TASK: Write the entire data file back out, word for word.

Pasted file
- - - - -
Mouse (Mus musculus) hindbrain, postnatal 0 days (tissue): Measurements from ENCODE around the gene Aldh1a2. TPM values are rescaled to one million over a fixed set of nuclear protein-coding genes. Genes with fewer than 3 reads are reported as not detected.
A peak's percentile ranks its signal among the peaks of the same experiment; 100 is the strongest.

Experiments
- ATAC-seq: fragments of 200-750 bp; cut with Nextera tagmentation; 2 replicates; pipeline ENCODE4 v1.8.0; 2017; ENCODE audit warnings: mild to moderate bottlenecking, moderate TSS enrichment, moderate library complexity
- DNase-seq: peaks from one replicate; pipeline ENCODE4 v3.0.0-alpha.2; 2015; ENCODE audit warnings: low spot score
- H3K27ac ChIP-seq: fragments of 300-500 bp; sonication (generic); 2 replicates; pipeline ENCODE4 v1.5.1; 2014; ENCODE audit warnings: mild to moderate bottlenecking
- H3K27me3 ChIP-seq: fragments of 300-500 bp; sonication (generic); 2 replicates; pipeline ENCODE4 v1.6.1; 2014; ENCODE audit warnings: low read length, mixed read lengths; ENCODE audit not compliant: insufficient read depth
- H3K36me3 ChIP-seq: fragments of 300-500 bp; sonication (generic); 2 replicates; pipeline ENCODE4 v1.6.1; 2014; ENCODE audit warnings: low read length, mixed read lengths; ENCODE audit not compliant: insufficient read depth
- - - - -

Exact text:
Mouse (Mus musculus) hindbrain, postnatal 0 days (tissue): Measurements from ENCODE around the gene Aldh1a2. TPM values are rescaled to one million over a fixed set of nuclear protein-coding genes. Genes with fewer than 3 reads are reported as not detected.
A peak's percentile ranks its signal among the peaks of the same experiment; 100 is the strongest.

Experiments
- ATAC-seq: fragments of 200-750 bp; cut with Nextera tagmentation; 2 replicates; pipeline ENCODE4 v1.8.0; 2017; ENCODE audit warnings: mild to moderate bottlenecking, moderate TSS enrichment, moderate library complexity
- DNase-seq: peaks from one replicate; pipeline ENCODE4 v3.0.0-alpha.2; 2015; ENCODE audit warnings: low spot score
- H3K27ac ChIP-seq: fragments of 300-500 bp; sonication (generic); 2 replicates; pipeline ENCODE4 v1.5.1; 2014; ENCODE audit warnings: mild to moderate bottlenecking
- H3K27me3 ChIP-seq: fragments of 300-500 bp; sonication (generic); 2 replicates; pipeline ENCODE4 v1.6.1; 2014; ENCODE audit warnings: low read length, mixed read lengths; ENCODE audit not compliant: insufficient read depth
- H3K36me3 ChIP-seq: fragments of 300-500 bp; sonication (generic); 2 replicates; pipeline ENCODE4 v1.6.1; 2014; ENCODE audit warnings: low read length, mixed read lengths; ENCODE audit not compliant: insufficient read depth